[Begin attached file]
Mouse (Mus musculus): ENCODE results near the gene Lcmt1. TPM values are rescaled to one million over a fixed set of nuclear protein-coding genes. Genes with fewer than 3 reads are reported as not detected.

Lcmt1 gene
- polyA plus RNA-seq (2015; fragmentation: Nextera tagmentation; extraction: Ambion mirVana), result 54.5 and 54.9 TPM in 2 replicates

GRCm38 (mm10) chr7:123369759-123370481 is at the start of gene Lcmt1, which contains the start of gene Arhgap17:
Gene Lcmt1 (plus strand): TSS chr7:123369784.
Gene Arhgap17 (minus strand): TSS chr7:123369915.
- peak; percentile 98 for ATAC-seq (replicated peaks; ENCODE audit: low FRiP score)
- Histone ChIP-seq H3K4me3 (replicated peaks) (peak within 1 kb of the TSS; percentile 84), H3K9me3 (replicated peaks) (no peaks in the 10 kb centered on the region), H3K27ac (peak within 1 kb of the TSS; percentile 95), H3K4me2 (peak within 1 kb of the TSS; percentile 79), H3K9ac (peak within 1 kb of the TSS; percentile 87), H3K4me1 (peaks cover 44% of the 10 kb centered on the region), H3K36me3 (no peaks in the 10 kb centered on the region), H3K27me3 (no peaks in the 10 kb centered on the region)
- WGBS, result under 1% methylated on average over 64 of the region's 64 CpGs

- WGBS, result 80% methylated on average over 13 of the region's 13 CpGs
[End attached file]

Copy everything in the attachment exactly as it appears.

Mouse (Mus musculus): ENCODE results near the gene Lcmt1. TPM values are rescaled to one million over a fixed set of nuclear protein-coding genes. Genes with fewer than 3 reads are reported as not detected.

Lcmt1 gene
- polyA plus RNA-seq (2015; fragmentation: Nextera tagmentation; extraction: Ambion mirVana), result 54.5 and 54.9 TPM in 2 replicates

GRCm38 (mm10) chr7:123369759-123370481 is at the start of gene Lcmt1, which contains the start of gene Arhgap17:
Gene Lcmt1 (plus strand): TSS chr7:123369784.
Gene Arhgap17 (minus strand): TSS chr7:123369915.
- peak; percentile 98 for ATAC-seq (replicated peaks; ENCODE audit: low FRiP score)
- Histone ChIP-seq H3K4me3 (replicated peaks) (peak within 1 kb of the TSS; percentile 84), H3K9me3 (replicated peaks) (no peaks in the 10 kb centered on the region), H3K27ac (peak within 1 kb of the TSS; percentile 95), H3K4me2 (peak within 1 kb of the TSS; percentile 79), H3K9ac (peak within 1 kb of the TSS; percentile 87), H3K4me1 (peaks cover 44% of the 10 kb centered on the region), H3K36me3 (no peaks in the 10 kb centered on the region), H3K27me3 (no peaks in the 10 kb centered on the region)
- WGBS, result under 1% methylated on average over 64 of the region's 64 CpGs

- WGBS, result 80% methylated on average over 13 of the region's 13 CpGs